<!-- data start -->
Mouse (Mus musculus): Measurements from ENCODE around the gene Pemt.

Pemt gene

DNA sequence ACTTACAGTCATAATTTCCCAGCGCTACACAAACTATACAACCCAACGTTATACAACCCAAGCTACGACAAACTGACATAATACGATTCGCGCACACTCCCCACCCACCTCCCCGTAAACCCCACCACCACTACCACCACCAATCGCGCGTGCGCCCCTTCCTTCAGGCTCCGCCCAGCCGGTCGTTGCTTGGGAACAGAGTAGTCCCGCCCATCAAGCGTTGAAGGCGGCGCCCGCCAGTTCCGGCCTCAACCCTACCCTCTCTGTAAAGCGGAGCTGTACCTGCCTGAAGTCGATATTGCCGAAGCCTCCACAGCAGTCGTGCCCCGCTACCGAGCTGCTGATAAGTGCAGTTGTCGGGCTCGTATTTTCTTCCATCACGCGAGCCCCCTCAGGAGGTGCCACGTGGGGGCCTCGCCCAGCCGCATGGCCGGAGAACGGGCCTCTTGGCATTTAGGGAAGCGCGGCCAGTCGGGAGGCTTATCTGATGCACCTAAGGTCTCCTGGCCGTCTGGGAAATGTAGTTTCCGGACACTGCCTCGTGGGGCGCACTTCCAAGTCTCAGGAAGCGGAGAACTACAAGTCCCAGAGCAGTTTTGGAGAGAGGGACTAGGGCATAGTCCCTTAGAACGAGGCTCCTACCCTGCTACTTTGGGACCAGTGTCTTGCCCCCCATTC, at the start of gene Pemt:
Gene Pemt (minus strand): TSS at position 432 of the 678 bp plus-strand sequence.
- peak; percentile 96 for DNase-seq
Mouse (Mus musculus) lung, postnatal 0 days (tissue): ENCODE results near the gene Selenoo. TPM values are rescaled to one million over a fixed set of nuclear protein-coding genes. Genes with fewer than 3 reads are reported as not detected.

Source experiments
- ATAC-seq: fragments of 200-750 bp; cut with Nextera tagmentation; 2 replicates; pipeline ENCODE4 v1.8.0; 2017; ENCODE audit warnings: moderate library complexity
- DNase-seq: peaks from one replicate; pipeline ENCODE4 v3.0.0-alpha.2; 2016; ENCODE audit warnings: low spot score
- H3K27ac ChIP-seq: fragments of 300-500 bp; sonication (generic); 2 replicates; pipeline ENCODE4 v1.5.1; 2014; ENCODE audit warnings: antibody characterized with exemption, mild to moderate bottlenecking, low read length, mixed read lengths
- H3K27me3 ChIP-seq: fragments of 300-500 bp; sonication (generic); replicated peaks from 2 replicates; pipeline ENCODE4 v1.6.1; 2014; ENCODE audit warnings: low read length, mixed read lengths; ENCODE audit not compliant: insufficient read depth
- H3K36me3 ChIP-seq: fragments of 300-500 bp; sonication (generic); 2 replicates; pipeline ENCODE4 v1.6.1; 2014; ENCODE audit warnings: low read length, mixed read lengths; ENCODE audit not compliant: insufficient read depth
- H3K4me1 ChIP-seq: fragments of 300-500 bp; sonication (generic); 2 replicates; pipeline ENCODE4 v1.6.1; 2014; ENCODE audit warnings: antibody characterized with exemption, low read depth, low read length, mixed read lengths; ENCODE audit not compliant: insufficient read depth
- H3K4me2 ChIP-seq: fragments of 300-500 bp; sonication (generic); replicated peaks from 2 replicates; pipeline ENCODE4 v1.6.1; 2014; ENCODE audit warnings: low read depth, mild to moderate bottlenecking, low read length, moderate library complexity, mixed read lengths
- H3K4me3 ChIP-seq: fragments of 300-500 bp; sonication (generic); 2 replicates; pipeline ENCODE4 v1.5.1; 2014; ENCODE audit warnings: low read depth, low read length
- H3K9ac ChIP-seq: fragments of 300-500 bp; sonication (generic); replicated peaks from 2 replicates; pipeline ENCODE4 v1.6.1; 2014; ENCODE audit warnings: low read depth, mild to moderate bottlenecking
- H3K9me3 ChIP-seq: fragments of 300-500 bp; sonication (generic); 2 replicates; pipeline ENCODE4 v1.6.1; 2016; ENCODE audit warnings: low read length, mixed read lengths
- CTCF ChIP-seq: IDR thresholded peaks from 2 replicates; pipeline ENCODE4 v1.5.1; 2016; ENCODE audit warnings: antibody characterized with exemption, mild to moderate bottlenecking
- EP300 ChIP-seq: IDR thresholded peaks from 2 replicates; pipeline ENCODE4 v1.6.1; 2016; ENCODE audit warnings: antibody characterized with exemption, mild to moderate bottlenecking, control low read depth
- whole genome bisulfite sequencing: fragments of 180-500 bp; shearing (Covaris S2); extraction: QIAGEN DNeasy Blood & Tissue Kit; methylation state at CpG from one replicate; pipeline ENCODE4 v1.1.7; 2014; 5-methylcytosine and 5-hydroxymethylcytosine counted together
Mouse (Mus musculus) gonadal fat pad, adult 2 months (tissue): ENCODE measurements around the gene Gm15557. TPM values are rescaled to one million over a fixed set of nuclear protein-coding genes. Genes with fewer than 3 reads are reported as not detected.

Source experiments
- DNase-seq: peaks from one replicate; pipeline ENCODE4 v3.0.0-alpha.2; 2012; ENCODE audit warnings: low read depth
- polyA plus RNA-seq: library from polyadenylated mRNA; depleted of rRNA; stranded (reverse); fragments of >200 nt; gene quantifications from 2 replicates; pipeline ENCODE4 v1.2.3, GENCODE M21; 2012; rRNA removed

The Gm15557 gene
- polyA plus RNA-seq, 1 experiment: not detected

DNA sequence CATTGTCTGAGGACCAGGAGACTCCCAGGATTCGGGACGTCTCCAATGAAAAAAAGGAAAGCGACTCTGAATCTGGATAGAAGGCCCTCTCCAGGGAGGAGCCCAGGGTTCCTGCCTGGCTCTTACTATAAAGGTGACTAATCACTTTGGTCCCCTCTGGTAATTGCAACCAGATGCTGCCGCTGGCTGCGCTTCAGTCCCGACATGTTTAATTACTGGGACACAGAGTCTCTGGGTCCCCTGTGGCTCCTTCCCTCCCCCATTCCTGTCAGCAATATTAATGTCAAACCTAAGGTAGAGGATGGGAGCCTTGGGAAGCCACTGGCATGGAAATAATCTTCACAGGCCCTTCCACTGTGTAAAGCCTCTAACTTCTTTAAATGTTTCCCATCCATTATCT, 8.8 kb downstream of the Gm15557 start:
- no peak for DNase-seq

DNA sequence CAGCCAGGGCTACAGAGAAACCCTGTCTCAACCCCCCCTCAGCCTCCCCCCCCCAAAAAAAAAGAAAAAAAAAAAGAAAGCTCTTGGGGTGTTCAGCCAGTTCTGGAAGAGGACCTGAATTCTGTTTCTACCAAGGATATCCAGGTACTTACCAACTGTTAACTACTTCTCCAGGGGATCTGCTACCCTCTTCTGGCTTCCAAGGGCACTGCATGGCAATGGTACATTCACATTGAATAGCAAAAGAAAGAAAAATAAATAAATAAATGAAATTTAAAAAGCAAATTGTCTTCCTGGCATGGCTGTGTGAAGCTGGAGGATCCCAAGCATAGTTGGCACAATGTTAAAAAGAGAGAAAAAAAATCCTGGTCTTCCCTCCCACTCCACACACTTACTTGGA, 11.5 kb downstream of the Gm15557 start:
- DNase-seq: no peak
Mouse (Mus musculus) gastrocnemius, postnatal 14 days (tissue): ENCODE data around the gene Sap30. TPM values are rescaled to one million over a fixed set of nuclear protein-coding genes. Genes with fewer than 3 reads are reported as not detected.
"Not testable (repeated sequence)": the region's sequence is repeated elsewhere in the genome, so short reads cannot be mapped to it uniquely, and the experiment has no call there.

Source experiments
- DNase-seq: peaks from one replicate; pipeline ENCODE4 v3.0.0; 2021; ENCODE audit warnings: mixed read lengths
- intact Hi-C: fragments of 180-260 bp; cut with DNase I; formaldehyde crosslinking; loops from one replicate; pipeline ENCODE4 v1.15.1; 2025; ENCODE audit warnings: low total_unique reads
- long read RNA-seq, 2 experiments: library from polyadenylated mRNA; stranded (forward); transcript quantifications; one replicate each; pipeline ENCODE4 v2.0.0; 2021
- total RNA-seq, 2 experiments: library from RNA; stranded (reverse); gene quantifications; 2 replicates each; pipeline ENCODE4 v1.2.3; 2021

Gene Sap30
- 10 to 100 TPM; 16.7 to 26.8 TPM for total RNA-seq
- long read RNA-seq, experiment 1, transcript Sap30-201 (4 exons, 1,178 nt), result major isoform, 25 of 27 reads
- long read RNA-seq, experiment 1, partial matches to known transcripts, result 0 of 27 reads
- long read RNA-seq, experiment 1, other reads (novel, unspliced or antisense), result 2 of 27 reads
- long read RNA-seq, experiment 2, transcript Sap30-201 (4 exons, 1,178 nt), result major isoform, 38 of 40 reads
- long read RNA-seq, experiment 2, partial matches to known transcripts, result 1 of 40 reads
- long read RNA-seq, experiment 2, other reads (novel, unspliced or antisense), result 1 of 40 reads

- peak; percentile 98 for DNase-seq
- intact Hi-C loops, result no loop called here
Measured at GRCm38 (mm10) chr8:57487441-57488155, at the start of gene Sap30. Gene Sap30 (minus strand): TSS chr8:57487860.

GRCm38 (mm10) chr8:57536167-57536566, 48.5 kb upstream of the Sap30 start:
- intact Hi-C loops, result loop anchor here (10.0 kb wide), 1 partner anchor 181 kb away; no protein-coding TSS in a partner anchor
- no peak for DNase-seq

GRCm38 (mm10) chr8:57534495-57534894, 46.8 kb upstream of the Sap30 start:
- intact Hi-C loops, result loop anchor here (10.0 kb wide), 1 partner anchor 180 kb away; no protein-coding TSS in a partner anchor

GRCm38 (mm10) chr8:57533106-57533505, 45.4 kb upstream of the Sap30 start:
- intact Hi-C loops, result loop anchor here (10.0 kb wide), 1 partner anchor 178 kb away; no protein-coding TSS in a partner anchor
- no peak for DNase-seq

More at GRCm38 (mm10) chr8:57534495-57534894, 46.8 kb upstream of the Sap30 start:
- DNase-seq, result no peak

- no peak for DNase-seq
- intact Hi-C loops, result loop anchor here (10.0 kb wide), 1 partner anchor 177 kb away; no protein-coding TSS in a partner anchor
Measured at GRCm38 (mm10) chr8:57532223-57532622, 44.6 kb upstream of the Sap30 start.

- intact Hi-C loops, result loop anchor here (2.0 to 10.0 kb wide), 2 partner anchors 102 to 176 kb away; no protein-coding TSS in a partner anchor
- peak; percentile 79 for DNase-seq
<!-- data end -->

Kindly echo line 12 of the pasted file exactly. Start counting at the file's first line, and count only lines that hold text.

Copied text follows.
- H3K36me3 ChIP-seq: fragments of 300-500 bp; sonication (generic); 2 replicates; pipeline ENCODE4 v1.6.1; 2014; ENCODE audit warnings: low read length, mixed read lengths; ENCODE audit not compliant: insufficient read depth